Learn more about tomatoes in time for planting season. Know how to preserve and extract seeds and how to plant fully grown seedlings!
All About Tomatoes: Your Spring Growing Guide | Homesteading Tips
It’s that time of year again! Spring is here, and tiny leaves on the trees start to reappear…which tells me—“I’ve gotta plant some tomato seeds!” All my table tops are covered in tomato seedlings, all jars and cans are cut in half for planting seeds, and bulk orders of soil have been ordered.
Last summer, I preserved twenty two packs of tomato seeds from my garden—cherry tomatoes, black krim tomatoes, Brandywine, and the list goes on and on. I strongly suggest that you plant seeds from your garden last year than seeds from a shop. The reason why is because seed-selling companies sometimes bend the truth. You see, in Canada, “Organic” means a minimum of 83% organic fertilizer, pesticides, etc. and the other 17% doesn’t have to be organic. So you may think that you’re buying organic seeds, but actually they are just 83% organic.
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Another plus is the seeds you’re going replant are already used to your soil and climate. They worked well once in your garden, so they’ll work again!
Seeds that are passed down from generation to generation are known as heirloom seeds. Learn more about heirloom seeds here.
How to Preserve and Extract Tomato Seeds
Preserving tomato seeds is really easy.
Step 1 Cut a tomato in half, and squish out the seeds (some slimy flesh will come out as well, and that’s okay) onto a paper towel.
Step 2 Next, place a second paper towel on top and gently pat.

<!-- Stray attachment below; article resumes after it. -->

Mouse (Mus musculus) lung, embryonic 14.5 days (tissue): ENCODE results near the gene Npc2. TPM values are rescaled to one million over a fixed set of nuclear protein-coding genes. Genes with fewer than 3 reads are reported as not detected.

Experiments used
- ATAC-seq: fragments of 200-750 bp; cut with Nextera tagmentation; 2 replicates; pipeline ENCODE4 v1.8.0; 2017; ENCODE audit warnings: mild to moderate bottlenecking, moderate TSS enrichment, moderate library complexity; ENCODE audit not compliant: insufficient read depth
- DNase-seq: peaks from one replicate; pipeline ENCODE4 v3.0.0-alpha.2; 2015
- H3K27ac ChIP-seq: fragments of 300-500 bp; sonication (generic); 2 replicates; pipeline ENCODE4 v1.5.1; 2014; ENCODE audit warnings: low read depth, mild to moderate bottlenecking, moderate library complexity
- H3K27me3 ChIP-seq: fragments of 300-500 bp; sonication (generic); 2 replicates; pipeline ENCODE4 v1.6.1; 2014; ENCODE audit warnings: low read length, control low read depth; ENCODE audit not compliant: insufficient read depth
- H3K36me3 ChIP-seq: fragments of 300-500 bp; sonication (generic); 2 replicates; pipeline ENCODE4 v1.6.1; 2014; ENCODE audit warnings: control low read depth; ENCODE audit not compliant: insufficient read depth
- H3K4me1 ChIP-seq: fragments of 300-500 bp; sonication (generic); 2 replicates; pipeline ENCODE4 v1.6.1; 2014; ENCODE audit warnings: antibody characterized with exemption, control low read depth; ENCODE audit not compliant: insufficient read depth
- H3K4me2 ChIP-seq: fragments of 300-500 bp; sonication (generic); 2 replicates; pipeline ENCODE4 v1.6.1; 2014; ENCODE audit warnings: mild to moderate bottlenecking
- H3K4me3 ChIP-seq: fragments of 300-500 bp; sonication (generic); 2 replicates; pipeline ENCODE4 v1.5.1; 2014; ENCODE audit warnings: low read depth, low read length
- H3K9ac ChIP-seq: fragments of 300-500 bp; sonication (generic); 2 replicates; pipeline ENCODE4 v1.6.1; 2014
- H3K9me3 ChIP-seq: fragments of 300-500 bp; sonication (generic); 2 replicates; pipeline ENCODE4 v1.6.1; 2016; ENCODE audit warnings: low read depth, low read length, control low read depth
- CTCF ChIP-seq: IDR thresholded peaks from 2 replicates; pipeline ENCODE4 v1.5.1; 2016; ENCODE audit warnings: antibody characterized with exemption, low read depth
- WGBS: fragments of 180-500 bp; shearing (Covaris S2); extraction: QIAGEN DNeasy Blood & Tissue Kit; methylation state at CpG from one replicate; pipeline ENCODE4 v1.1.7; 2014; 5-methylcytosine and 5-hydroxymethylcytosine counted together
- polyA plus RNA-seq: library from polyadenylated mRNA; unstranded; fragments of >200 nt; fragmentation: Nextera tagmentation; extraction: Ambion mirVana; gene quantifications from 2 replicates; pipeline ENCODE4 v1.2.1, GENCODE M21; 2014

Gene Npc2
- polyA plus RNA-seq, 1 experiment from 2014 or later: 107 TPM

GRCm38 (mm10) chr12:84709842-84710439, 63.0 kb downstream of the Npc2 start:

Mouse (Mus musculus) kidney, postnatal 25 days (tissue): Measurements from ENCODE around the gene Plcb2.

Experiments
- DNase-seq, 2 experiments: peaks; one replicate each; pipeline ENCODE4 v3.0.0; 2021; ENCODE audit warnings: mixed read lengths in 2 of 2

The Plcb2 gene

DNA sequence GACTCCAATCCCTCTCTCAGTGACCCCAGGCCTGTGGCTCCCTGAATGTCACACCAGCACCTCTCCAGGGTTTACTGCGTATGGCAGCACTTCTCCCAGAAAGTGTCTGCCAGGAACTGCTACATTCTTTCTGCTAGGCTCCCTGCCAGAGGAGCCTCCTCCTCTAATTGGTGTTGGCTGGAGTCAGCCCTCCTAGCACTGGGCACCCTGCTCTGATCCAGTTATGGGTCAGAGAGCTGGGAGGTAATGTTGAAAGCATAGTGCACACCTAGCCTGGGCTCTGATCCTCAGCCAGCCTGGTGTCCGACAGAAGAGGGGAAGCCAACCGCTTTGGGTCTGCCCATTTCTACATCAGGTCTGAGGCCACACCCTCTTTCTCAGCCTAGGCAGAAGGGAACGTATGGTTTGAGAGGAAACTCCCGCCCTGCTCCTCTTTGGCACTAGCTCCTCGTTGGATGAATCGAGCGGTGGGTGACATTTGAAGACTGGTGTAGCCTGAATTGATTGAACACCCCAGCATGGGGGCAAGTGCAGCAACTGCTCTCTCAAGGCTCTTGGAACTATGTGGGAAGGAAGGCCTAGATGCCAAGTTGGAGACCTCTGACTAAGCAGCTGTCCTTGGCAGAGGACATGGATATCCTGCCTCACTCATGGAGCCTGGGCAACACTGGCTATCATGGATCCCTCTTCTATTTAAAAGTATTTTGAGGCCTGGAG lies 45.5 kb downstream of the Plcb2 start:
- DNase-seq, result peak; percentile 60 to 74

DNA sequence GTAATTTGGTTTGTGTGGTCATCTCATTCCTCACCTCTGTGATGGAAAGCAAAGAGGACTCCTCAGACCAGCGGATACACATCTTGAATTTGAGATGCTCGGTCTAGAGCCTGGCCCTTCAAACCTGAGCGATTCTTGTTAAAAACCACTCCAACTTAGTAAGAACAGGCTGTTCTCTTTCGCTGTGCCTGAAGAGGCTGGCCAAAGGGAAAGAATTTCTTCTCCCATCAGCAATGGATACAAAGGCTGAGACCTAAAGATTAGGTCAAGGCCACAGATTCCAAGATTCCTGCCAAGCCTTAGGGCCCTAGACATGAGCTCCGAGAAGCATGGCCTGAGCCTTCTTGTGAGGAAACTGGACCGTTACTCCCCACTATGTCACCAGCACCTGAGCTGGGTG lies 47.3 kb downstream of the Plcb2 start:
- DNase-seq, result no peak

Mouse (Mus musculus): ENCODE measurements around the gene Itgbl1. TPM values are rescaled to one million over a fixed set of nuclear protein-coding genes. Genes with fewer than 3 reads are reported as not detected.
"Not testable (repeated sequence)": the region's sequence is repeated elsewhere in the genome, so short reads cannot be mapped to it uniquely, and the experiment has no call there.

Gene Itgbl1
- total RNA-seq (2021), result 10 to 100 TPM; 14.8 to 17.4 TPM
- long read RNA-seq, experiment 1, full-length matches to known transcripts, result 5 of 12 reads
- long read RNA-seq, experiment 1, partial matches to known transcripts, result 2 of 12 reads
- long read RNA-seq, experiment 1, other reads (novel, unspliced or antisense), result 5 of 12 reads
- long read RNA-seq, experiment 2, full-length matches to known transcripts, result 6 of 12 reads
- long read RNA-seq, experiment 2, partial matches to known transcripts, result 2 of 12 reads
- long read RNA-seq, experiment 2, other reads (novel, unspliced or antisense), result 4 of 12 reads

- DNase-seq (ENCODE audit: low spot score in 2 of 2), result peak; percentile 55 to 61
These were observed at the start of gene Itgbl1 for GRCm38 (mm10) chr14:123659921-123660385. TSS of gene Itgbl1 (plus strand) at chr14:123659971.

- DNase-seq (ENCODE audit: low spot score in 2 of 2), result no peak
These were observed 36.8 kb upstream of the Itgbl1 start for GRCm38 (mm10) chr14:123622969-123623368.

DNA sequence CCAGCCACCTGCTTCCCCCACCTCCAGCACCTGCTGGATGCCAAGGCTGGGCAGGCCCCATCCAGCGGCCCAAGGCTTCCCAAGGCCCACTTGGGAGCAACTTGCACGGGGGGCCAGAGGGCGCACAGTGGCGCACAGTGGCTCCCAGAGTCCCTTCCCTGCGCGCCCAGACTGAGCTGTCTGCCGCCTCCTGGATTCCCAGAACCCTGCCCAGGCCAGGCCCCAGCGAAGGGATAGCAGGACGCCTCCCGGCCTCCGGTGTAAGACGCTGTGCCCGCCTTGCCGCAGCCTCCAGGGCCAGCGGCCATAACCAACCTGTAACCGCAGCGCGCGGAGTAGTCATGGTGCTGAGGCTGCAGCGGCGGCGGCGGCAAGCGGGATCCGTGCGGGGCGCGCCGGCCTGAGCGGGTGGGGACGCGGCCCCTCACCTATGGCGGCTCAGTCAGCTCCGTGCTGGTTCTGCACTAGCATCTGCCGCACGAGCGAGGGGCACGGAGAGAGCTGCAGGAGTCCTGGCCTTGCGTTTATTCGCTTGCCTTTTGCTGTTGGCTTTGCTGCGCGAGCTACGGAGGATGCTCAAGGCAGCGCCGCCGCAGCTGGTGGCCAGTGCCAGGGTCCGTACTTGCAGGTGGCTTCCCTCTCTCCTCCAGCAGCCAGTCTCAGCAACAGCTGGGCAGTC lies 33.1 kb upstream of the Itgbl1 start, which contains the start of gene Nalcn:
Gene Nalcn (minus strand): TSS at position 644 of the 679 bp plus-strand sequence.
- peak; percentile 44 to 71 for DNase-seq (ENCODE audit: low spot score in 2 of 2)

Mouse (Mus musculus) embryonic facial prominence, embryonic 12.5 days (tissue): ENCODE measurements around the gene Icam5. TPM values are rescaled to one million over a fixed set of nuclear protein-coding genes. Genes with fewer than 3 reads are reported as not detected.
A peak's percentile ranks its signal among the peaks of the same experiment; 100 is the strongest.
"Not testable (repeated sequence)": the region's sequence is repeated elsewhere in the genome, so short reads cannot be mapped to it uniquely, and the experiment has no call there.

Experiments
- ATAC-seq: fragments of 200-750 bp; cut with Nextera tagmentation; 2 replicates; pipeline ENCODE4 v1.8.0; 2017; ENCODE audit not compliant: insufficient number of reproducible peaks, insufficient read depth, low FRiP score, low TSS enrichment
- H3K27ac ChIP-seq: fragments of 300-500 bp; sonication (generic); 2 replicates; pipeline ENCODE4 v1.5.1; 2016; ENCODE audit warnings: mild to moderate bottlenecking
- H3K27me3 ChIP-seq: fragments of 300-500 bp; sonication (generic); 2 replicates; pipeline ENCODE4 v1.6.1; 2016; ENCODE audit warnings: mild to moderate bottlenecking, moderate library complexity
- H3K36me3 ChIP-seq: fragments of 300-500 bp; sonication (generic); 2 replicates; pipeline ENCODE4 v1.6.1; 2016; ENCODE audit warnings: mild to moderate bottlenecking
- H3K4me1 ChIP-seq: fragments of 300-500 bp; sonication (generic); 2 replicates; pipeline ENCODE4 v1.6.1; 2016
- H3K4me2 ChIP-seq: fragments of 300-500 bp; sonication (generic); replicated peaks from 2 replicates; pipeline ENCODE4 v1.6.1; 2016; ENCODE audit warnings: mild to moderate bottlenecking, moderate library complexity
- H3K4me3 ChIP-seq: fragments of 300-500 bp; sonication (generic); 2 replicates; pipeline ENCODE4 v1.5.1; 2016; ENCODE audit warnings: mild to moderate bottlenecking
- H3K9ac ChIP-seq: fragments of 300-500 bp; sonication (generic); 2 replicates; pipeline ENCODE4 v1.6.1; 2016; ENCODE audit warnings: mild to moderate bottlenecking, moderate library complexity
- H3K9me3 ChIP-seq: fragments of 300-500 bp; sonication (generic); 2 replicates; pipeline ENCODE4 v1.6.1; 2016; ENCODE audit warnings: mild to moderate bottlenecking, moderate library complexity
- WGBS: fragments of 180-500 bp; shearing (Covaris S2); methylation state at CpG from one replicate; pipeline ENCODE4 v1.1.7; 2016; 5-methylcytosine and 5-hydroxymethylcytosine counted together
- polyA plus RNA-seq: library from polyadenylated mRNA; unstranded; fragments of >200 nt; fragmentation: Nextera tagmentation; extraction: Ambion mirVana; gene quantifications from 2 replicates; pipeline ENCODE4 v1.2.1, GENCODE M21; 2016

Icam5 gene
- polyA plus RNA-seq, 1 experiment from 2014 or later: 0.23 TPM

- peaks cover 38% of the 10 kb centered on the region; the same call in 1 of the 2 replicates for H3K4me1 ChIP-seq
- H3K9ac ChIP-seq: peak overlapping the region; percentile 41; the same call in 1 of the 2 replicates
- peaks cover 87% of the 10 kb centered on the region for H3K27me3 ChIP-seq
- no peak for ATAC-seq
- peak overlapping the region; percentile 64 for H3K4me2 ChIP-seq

Step 3 Leave the tomato seeds and paper towel for three days. Do not place your seeds in a sunny location as the seeds may dry out. Over time, the gooey flesh will evaporate, leaving you with ready-to-pack tomato seeds.
Step 4 Pack the seeds in some newspaper, and store in a dark, dry place. Tomato seeds are good for up to five years after packaging.
How to Plant Tomato Seeds
So suppose you have preserved some tomato seeds last summer and want to get planting. Good for you, ’cause March is tomato seeds planting month!
Everybody has their own way of planting tomato seeds, but here’s how I do it:
Step 1 Take a carton and cut the top off so that only four inches is left from the bottom. I then add some soil, into the cut-off bottom of the milk carton, so that the soil reaches to almost the edge, but not quite.
Step 2 After, I use a plastic spoon and dig thin, not very deep (couple of mm) ditches across the soil.
Step 3 Drop your saved tomato seeds into the holes and pinch the soil close over the seeds.
Make sure to water daily, and place in a sunny location such as the windowsill. After about four days, you should begin to see them sprouting. Some people think that they are weeds and pull them out. DO NOT DO THIS! All sprouting plants look like weeds. Before choosing to pull it out, wait a couple of weeks, if the stem is fuzzy then it is a tomato seedling.
Step 4 If your seedlings are a couple inches tall and all of them can’t fit into the milk carton. Now, you have to pull them out carefully by the stem and transplant into a cup. I use those red solo cups. When your tomato seedlings are about seven inches, it’s time to plant them outside! Yay! You should plant them after your last frost, for me, it’s March.
There, you’ve got it! Now you can grow your own tomatoes this summer—yum! Take good care of your tomatoes and they’ll reward you with lots of juicy, fleshy, sweet fruit!
Take the time to do these tips next season to give your soil the nutrients it needs for a flourishing harvest. Keep reading here.
How’s your tomato garden looking so far? Let us know below in the comments!
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